Sunday, January 24, 2010

Curious George Takes a Beating

The Man with the Yellow Hat places said yellow hat on the ground. An unsuspecting primate, “George,” ventures near, inspects the hat, and is suddenly netted and captured. Whisked away from his family and natural habitat, the monkey soon finds himself across the Atlantic in an American metropolis. His captor introduces him to all sorts of addictive pleasures… pipe smoking, heavy food, and frequently leaves him unsupervised in his home. During one of these periods, the monkey unwittingly dials the fire department, and is once again captured and then jailed for making a “false report” of a fire. Our hero escapes, only to be imprisoned again, this time in the city zoo.

In later adventures (it is never explained how he is finally released from the zoo and comes to live with the negligent Man with the Yellow Hat), “George” (once again, unsupervised) ingests a puzzle piece and has to be hospitalized; gets into a bike accident, is picked up by a couple carnies and is persuaded to perform in an animal show; and is sent into space without the proper training (by a professor at a museum of natural history, mind you, not NASA) and nearly fails to eject himself when instructed. He is compensated for risking his life with a worthless medal.

This is what I’m reading to my child. This is what she begs me to read. Every. Day.

I have nothing against Curious George. I, too, once identified with his impishness, his insatiable desire to explore, his complete lack of impulse control. But I’m reading it on a whole new level. One that makes me wonder: what is being communicated to my child when I read to her?

It is the classics that make me the most uncomfortable. The books that have been around for decades. Take Babar the Elephant. On page three, Babar’s mother is shot dead by a hunter. He runs off to the city and finds a wealthy benefactress who recognizes his longing for a fine suit and indoctrinates him in a world of gentility and materialism—supplying him with nothing an elephant needs: cars, dinner parties, an elite education, stylish clothes—and it is these things, not his prowess as an elephant, that earns him his place as king, once he returns to the jungle. Or, in A Fly Went By, in what is quite possibly a Cold War analogy (I credit Kevin with this analysis), a fly is pursued by a frog, who is pursued by a cat, who is pursued by a dog…etc. etc. each animal erroneously believes he is being chased by a larger animal —but his fear is unjustified, for the thing that has set it all in motion is a lame lamb whose foot is stuck in a tin can. The chase is instigated by a man with a gun, who jumps to conclusions when he hears the thud of the lamb—he is the first to run. The story has the appeal of repetition and rhyme, but it is the presence of the gun that stops me. Does Sophia need to know what a gun is? What killing is? Does death have to enter her psyche just yet?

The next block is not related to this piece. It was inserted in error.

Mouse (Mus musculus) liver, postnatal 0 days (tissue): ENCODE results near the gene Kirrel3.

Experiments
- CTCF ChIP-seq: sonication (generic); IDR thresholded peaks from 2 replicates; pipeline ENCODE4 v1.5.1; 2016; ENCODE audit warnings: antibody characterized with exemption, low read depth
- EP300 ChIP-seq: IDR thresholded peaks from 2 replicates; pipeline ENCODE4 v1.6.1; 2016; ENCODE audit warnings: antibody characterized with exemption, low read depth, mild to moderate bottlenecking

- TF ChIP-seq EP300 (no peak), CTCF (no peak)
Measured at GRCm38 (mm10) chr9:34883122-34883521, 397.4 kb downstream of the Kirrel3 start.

And, do we have to kill off the mother quite so early?

I have to admit, I take some editorial license with these stories. Babar’s mother is “hurt.” I omit mention of “guns” and “killing.” And sometimes, I add my own color commentary, speaking out against the exploitation of George and chiding Babar for forgetting his elephantness. Each time I do, the liberal in me is at odds with the liberal in me—what right do I have to censor these stories? To adapt them to my own sense of morality? But what’s worse? To adapt these stories or not read them at all? To what extent do we shape our children’s understanding of the world by the books we select to read to them? And where do we draw the line between imposing our own interpretations and letting our children formulate their own understanding? Conversely, to what extent is this an obligation of a parent—to impart our values and help guide our children to a higher stage of moral development?

I know my days of censorship are numbered. It won’t be long before she discovers violence, and injustice, and hate. But I’d like to preserve her blissful ignorance as long as I possibly can. And then, when it feels right, to help her think critically about what she reads and arrive at her own complex understanding of the world and what has been written about it.

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